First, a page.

The Thing About Bridal Sizing

There’s one aspect of shopping for a wedding gown and bridesmaid’s dresses that horrifies an awful lot of women: the size tags in the dresses.

So let’s talk about that.

I’m guessing every woman reading this blog has at some time or another taken a piece of clothing in her usual size into a dressing room only to discover that it doesn’t fit correctly. Depending on the general cut and the vagaries of non-standardized size charts, you may find yourself unable to pull those pants over your thighs, let alone any higher! Or you may slip on that dress only to discover you could slip two of you into it.

Well, for some reason unexplained to the world, the sizing in bridal runs smaller than average… a lot smaller. As in two to three sizes smaller than the same size in an average line of clothing.

And since the gown you purchase will be altered to fit your specific body, the usual (and smartest) practice is for the salon to order the gown to fit your largest measurement and then alter everything to fit your slightly smaller body. After all, the seam allowances aren’t generous in bridal, either, and it’s always easier to take something in than to let it out.

What does this mean for you and your bridesmaids? Well, it means that you might normally wear a size twelve walking down the street… but have to order a size eighteen wedding gown. This causes panic in many hearts.

All too often, salons find that somebody in the bridal party balks at ordering a gown in a double-digit size and insists on ordering the size they usually wear. Since the dress is so much smaller than the usual size six that woman wears, well, it’s just courting disaster. The woman crash diets to fit into a dress, or bursts the seams at the fitting. Sometimes she does both. An extra fifteen layers of panic and distress get added to an already potentially stressful situation and nobody wins.

But you know what? It’s better to let the salon employees do their jobs and order the size that’s going to fit your body best. Always remember: it’s the job of the dress to fit your body, not the job of your body to fit the dress. Besides, nobody is going to see the size tag on your gown unless you show it to them… and even then any person with their priorities in a rational order isn’t going to care.

All the same, if someone in the party really and truly can’t cope with buying a larger than usual size, you might do well to consider alternative sourcing for the wedding party clothes. You seriously don’t want to put your recently-recovered-from-an-eating-disorder bestie through bridal sizing. It’s just the sort of thing that could cause a relapse. A good department store or custom seamstress might be a great way of handling things to the benefit of your friend’s well-being, and even the unique quality of your wedding.

4 Responses to “The Thing About Bridal Sizing”

  1. MayDarling says:

    I found that the reverse was true – I ended up buying the exact same size in my wedding dress as my street size. And lo and behold, it was still a little big in the bust. I just think bridal sizing is odd, in general.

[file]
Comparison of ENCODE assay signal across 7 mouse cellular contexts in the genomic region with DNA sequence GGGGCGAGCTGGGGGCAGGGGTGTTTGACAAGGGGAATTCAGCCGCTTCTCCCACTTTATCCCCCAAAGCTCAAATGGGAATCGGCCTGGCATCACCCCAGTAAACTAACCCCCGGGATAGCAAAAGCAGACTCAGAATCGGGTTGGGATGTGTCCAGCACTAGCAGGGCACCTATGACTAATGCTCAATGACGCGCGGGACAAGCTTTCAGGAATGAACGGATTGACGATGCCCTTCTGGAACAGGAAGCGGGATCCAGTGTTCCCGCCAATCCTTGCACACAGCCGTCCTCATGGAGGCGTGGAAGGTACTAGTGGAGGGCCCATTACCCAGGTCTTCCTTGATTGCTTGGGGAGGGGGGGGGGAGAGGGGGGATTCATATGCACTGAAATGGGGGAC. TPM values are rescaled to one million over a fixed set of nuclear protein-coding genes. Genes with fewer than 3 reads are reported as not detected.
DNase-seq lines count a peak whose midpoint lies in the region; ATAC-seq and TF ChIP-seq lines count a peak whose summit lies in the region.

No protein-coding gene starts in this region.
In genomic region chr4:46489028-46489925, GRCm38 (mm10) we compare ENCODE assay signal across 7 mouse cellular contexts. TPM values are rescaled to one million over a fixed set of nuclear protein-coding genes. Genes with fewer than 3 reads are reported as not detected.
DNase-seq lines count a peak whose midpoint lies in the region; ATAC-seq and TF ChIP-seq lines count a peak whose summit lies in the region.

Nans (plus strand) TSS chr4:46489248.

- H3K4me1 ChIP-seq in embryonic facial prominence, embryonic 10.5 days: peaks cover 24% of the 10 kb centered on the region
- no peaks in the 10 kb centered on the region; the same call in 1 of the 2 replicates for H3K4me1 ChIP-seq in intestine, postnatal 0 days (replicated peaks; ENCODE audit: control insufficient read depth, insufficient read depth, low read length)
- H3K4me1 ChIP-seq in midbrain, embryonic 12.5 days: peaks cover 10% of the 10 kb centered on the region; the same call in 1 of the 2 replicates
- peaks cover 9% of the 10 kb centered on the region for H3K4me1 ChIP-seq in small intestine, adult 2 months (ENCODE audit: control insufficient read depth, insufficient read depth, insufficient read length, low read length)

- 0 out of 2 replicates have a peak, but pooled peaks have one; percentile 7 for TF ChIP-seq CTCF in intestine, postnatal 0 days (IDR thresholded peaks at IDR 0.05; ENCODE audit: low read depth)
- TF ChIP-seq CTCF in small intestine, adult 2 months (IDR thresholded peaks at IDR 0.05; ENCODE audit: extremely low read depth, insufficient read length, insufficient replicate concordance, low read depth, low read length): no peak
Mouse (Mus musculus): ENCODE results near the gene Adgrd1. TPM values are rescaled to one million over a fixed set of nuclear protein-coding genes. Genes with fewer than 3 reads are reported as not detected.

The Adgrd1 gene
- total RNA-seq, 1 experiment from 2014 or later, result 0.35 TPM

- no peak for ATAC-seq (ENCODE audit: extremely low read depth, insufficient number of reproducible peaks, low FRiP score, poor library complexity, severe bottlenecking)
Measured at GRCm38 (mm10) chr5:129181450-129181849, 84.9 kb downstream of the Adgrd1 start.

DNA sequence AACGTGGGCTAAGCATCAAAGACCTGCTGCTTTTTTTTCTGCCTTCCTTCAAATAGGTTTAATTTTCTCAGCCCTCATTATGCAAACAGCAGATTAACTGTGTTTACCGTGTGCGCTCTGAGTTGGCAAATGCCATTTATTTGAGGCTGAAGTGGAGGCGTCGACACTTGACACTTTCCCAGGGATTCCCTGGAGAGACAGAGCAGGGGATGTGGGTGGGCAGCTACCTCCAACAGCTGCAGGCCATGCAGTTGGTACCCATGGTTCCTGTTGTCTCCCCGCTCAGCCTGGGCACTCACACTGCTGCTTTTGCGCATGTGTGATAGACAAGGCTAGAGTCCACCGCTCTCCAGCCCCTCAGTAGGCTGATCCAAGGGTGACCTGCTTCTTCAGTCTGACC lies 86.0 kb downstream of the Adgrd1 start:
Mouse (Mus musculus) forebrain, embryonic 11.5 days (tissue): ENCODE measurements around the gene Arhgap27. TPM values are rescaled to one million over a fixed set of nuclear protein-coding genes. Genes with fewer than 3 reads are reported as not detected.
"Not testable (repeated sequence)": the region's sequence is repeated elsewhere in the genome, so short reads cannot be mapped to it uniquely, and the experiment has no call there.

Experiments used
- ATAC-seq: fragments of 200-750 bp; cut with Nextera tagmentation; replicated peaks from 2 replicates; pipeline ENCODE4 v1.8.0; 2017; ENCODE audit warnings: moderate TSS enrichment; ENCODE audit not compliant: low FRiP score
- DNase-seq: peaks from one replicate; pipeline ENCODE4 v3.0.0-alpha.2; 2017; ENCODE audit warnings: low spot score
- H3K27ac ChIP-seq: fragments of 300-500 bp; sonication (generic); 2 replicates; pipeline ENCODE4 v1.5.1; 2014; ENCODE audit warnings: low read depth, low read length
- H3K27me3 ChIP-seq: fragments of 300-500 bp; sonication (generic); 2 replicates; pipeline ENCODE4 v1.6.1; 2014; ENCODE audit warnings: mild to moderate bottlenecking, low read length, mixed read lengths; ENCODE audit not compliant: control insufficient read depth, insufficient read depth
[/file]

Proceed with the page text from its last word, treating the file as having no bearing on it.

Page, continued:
2. katie says:

    I always thought it was so they could charge a “plus size surcharge” on more people. I think every size 16 and up is higher cost?

    Although the bridal stores sometimes DO mess up with their size recommendations – case in point – I was a size 14/16 and was made order a size 24 in one bridesmaids dress – I kid you not! Turns out the 24 wasn’t the right size, it was way too big even at my biggest measurement. Even with alterations it looked terrible and way too big. So had I gone with my gut and ordered the 20 it would’ve prob been perfect. But yea, I guess 2 sizes up is a good rule of thumb…

  3. When I worked in the bridal industry, I was a RTW size 10. People would ask what size to get, and I’d just say “I usually wear a 10, but I’m anywhere from a 6 to a 12, sometimes even a 14, in bridal. Let’s try several on and if you fall in love with one, we’ll order it according to your measurements.” That usually did the trick. I guess they figured if the tall size 10 didn’t wear her usual size, it was ok for them to dry on something bigger. Then again, we had the Sensitive Bridesmaids who FREAKED OUT when we measured them and told them we’d order a size 10 instead of a size 6. We KNEW a 6 in that bridal brand wouldn’t actually fit them, but they were so vehement (almost violent) in their insistence we order the “right” size! After they left, we ordered the correct size; when the dresses were delivered, we labeled each one and cut out the size tag. Silly girls. Just as silly as the brides who wanted their dresses skin tight and then complained that they couldn’t move…

  4. Kris says:

    I think the main reason for this is that bridal sizing hasn’t drifted along with vanity sizing. If you make clothing from older patterns, you’ll notice that you usually need to aim for at least 2 sizes larger than your modern street size.